The construction industry is experiencing ‘hyper-escalation’ – unpredictable, rapid price increases in key commodities combined with supply issues.
Several factors are contributing to the current instability, including COVID, supply chain disruptions, geopolitical instability, shipping and internal transport disruptions, national and international increases in construction activity, skills shortages and raw material price surges.
From reinforcing steel to shipping containers, construction projects are no longer able to be priced with confidence. We have seen examples of price rises over a 12-month period of up to 70 per cent. Suppliers are no longer able to give or hold fixed prices. Yet, clients continue to expect fixed prices to ensure projects are delivered within their budget.
The issue is not just a lump sum/fixed price contractual issue. Even on collaborative contracts, contractors share the risk of escalation, and risk losing profit and overheads for unforeseeable events outside their control.
In the worst-case scenario, contractors cannot sustain these losses and become insolvent. We are seeing the start of a potential wave of construction-sector insolvencies in Australia. We must act now to stem the flow.
The Australian Constructors Association is advocating for a multi-pronged approach to deal with this significant issue. Escalation clauses (‘rise and fall’ provisions) in contracts can treat the symptom, but not the problem. Nonetheless, contractual price adjustments for all forms of contract are an important part of the solution.
We are seeing some good examples of price adjustment provisions in infrastructure contracts. The price adjustment mechanisms recently included in Queensland’s Transport Infrastructure Contract (Construct Only) and the (optional) rise and fall mechanism available in the NSW GC21 contract are good examples.
Many provisions rely on a formula linked to an ABS index. These are not without issue, as the index may not include for the particular item, or geographic anomalies and there lag actual inflation. On the plus side, formulas are efficient and effective adjustment mechanisms.
Another option is an open book approach, or provision of market quotes to verify the increase experienced. This can be a more accurate method to compensate for escalation, provided it is not too resource intensive.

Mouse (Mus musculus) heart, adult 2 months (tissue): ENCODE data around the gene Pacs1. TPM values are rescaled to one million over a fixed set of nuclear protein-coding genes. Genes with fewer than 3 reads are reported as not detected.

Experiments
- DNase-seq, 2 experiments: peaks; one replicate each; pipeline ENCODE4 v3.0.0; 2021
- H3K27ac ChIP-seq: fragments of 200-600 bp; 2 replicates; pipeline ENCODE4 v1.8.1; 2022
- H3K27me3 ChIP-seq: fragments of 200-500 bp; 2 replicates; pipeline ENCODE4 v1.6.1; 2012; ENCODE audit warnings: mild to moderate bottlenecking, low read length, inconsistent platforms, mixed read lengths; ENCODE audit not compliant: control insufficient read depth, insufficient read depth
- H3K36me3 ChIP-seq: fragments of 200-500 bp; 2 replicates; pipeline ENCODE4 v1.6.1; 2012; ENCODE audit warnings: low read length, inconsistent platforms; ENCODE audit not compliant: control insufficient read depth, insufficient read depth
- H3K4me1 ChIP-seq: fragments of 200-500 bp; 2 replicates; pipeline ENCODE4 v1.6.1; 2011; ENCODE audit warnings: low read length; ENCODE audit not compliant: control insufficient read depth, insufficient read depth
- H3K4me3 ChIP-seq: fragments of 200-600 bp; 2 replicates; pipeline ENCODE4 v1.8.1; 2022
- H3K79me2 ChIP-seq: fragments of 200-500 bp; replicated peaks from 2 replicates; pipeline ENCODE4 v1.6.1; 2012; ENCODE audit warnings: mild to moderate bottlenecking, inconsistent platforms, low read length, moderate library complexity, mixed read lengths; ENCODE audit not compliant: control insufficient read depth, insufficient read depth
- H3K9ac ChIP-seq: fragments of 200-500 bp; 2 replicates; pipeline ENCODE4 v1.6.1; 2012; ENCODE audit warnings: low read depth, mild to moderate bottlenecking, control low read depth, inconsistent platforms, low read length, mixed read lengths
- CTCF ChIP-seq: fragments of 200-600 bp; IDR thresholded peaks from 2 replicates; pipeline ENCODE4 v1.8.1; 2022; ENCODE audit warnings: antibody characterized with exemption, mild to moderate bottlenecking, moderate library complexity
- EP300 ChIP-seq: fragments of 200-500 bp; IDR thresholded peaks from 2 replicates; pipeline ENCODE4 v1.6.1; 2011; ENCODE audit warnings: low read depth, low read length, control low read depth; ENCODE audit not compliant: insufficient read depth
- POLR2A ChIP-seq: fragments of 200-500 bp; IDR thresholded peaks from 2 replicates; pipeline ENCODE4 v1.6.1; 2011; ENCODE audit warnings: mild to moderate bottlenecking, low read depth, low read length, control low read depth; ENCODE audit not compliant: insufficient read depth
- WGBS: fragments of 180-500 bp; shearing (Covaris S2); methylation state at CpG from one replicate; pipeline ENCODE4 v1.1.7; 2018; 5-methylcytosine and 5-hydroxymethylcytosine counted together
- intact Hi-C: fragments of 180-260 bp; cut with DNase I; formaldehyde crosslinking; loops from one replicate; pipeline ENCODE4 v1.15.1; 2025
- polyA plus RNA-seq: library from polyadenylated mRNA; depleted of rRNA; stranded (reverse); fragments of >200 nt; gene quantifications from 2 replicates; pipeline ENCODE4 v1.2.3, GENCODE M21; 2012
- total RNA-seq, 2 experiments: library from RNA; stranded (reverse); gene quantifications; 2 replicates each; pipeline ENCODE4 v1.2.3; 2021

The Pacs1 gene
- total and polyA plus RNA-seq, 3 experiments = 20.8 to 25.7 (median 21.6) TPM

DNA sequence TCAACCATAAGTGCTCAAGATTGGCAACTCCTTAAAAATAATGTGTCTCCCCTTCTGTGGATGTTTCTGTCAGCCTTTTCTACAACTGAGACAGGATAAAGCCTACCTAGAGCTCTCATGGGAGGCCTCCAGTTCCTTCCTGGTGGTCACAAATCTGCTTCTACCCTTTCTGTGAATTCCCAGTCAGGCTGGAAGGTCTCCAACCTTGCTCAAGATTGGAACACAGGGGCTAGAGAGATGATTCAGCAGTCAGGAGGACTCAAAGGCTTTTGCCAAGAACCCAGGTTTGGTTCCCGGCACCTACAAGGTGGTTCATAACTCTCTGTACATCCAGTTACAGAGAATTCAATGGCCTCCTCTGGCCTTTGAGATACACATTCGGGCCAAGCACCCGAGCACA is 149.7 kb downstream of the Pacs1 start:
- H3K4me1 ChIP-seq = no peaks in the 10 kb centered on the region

Contract price adjustments can work to protect the client as much as the contractor. For example, a lump sum contract priced on high oil prices can result in benefit to the client should prices fall during the contract period.
Other solutions are aimed at designing to mitigate escalation. Very early contractor involvement, standardised design elements, outcomes-based specifications and value engineering to enable cost and/or scope reductions are all valuable mitigation measures.
Advance payments to enable early ordering and storage of certain materials as well as commitments to faster payments to contractors and the supply chain can also assist.
Hedging is often raised by clients as a potential solution. Unfortunately, this is essentially a form of gambling is not readily available for all commodities and where it is available has a limited timeframe. It is also expensive.
Expecting contractors to build the same design tendered for the same lump sum price, in times of hyper-escalation, is unfair and unsustainable. It is a lose-lose situation: contractors are unlikely to adequately foresee hyper-escalation and be able to realistically price tenders, those with realistic pricing risk being unsuccessful against a tender with less foresight, and clients risk paying a premium should prices fall.
Construction accounts for almost a quarter of all insolvencies and rising. Construction workers are six times more likely to die from suicide than a workplace incident. A worker shortfall of over 100,000 unfilled jobs is predicted for 2023 and women make up around 12 per cent of the total workforce.
If we are serious about addressing the industry’s problems, fair risk allocations, including reasonable compensation for substantial cost increases outside the control of the contractor, must be implemented as part of the solution.
While ‘gainshare/painshare’ arrangements are welcomed, the concept of ‘pain share’ should not be applied to unforeseeable and uncontrollable price increases. Contractors should not lose profit and overheads in these circumstances.
The Australian Constructors Association calls for government and private sector clients alike to review their contracts and include a price adjustment mechanism for price changes outside the control of the contractor. Ideally, this should be done in combination with collaborative contracting arrangements and value engineering where feasible.
Forcing contractors to take on pricing risks outside their control leads to claims, disputes and unfair consequences. This is not good for the industry, its workers, or the community.